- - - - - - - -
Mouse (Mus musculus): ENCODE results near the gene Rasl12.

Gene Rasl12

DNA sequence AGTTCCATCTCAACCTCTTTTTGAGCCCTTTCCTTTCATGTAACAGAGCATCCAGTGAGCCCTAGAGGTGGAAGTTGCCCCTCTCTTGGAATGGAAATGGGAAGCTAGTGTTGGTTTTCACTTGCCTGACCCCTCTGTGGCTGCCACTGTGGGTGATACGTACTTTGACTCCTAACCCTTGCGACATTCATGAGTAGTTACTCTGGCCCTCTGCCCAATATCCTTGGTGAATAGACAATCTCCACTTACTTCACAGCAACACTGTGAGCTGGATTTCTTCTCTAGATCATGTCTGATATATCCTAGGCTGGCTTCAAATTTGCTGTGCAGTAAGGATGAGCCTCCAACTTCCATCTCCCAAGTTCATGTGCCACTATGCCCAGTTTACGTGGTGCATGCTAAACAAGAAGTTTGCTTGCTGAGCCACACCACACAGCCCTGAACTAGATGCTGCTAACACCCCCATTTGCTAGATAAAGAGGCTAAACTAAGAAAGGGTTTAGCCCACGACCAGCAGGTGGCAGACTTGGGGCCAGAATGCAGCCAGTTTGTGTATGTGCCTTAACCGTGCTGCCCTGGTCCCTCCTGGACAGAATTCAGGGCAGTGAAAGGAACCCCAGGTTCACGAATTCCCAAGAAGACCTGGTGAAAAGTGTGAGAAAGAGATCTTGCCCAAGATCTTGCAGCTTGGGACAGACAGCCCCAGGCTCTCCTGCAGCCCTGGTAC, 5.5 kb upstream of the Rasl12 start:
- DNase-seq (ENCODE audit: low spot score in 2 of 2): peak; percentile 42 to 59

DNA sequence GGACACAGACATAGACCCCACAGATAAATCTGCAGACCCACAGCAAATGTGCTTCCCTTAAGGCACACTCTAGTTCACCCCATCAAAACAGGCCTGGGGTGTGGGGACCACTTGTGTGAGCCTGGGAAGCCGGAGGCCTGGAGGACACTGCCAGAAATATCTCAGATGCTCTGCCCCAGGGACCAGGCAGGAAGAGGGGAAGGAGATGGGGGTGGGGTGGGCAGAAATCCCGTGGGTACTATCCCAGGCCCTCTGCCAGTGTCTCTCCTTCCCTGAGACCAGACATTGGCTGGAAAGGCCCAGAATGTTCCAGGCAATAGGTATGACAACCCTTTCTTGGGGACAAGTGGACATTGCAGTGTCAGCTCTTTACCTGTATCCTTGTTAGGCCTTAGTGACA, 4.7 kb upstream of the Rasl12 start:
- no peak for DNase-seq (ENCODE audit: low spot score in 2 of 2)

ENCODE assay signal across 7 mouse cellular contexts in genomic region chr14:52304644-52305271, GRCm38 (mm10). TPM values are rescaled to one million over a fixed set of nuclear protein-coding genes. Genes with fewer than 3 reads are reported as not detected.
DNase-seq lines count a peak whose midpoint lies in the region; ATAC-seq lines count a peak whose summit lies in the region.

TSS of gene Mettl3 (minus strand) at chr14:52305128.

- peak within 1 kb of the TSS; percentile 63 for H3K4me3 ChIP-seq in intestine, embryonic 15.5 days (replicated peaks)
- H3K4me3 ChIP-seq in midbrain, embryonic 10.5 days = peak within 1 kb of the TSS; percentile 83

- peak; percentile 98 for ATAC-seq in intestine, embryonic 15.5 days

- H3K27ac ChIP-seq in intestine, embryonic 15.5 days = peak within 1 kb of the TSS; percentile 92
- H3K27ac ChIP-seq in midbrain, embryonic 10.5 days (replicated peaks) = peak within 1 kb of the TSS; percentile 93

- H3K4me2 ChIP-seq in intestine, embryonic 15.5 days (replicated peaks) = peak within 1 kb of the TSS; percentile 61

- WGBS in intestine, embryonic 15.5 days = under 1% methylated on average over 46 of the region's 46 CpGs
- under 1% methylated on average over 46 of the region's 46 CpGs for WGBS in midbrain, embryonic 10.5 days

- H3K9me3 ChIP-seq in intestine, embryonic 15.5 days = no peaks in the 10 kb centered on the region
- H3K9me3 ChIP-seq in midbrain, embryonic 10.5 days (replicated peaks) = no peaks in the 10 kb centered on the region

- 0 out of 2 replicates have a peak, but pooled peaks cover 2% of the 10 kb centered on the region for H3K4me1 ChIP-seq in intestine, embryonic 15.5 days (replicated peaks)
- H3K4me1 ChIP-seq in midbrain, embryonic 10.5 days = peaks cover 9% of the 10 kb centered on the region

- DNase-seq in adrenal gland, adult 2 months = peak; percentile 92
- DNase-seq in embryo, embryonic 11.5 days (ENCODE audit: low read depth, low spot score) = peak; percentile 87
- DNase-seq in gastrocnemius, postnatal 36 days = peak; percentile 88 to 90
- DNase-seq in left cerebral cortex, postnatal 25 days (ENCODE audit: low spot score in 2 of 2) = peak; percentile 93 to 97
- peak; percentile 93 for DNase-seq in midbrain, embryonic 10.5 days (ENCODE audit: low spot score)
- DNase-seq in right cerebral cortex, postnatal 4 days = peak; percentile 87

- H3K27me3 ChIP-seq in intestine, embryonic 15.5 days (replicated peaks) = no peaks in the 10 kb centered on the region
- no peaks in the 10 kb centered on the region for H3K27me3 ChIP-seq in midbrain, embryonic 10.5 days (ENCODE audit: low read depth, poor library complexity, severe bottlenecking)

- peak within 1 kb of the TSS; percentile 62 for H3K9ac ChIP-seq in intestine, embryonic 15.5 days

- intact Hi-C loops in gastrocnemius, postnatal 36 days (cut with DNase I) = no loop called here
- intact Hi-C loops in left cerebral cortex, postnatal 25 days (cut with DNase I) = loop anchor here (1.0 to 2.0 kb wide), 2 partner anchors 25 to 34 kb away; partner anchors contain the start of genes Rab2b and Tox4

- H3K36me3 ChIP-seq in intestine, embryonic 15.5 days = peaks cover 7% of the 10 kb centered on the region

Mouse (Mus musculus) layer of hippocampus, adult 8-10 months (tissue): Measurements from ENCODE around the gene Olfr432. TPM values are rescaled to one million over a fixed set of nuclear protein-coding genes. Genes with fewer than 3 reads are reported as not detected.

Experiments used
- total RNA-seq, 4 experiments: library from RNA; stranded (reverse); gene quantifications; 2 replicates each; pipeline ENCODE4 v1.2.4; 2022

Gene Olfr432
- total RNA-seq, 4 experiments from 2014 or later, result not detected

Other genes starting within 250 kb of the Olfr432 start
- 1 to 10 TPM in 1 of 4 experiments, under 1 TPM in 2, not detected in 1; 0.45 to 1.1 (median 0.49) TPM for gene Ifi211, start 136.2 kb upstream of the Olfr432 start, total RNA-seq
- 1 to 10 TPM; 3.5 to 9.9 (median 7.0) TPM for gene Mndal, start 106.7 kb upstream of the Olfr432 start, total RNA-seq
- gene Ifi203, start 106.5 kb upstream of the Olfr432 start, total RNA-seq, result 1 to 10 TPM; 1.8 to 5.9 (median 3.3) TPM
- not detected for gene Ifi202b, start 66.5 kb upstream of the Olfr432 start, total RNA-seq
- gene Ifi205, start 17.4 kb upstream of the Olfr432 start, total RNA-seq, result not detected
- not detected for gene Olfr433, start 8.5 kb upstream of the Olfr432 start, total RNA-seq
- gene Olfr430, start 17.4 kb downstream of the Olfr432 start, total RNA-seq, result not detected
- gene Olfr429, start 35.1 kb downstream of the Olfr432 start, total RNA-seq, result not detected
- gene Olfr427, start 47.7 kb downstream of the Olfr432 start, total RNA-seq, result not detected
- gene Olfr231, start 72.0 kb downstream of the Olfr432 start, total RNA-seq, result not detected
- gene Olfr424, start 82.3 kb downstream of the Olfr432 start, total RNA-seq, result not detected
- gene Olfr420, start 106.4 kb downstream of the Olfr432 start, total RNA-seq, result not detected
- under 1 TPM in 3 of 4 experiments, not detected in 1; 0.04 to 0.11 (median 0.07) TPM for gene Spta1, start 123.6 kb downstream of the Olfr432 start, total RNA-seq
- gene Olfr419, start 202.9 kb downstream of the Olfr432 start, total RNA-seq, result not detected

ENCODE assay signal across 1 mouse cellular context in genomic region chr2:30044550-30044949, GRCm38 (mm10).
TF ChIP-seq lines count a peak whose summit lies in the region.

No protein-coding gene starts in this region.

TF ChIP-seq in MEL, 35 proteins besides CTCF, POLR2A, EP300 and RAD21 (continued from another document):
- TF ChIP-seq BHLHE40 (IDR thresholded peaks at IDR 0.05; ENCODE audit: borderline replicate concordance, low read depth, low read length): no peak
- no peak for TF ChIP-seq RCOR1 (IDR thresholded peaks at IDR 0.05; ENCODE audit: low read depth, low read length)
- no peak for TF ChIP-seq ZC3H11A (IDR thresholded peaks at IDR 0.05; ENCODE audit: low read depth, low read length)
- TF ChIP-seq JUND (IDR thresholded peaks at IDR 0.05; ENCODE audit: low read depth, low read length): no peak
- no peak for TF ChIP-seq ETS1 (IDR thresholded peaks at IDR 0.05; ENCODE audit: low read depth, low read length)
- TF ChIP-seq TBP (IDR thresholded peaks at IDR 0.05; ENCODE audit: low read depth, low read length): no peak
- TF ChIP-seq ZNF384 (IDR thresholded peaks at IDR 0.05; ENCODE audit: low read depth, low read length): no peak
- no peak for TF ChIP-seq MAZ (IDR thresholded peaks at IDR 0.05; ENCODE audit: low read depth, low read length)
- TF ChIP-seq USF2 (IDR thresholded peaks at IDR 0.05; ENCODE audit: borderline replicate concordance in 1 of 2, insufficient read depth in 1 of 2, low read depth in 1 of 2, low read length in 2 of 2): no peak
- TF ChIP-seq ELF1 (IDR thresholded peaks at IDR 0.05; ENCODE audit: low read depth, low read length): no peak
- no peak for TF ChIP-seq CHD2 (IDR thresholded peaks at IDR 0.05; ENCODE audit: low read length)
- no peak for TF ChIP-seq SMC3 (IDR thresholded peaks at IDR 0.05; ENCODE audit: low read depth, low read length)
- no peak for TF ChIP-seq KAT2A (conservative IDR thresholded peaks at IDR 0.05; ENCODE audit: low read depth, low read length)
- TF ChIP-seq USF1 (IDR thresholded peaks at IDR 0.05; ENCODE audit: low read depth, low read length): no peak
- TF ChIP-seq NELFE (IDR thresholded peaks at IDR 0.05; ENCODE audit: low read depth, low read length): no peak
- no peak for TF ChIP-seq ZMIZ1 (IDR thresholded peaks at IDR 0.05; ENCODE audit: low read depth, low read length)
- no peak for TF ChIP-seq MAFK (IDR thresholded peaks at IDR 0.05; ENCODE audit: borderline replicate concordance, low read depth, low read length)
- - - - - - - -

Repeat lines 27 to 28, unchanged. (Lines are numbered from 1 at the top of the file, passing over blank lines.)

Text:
- DNase-seq in right cerebral cortex, postnatal 4 days = peak; percentile 87

- H3K27me3 ChIP-seq in intestine, embryonic 15.5 days (replicated peaks) = no peaks in the 10 kb centered on the region